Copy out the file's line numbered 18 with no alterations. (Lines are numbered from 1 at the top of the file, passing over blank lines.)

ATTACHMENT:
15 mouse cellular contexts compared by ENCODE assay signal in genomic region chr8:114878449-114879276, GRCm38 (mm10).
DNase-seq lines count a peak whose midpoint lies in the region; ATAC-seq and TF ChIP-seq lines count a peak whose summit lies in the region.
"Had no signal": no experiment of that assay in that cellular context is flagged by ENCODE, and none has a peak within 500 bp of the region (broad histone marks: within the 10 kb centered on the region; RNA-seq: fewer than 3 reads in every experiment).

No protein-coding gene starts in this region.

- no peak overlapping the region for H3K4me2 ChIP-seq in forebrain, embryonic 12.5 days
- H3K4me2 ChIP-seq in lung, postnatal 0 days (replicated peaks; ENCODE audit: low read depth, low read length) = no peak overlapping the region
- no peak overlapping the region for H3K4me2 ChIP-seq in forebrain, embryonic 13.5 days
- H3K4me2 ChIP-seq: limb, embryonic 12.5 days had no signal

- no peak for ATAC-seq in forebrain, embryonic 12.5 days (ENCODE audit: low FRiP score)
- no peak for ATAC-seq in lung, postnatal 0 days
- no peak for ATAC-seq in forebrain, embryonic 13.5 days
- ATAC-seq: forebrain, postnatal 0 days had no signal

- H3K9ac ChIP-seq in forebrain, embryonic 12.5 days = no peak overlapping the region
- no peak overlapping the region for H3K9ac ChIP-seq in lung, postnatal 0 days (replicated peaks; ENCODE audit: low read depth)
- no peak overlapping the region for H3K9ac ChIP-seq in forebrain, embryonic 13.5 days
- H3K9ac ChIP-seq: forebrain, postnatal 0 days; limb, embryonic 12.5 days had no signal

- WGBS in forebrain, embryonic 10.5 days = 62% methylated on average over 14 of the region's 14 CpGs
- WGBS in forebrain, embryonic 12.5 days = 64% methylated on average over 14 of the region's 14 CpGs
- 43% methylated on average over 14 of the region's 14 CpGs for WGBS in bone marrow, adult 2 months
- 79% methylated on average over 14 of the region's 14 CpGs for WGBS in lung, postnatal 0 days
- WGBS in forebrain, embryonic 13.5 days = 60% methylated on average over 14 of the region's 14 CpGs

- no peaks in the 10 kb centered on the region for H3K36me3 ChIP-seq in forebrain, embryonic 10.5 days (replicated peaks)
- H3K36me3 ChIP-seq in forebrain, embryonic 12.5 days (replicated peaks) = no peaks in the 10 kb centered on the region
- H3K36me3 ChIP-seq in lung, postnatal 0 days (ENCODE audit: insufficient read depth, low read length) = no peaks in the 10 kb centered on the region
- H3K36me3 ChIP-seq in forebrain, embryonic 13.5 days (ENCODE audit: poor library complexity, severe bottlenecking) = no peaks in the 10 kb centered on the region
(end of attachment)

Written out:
- WGBS in forebrain, embryonic 12.5 days = 64% methylated on average over 14 of the region's 14 CpGs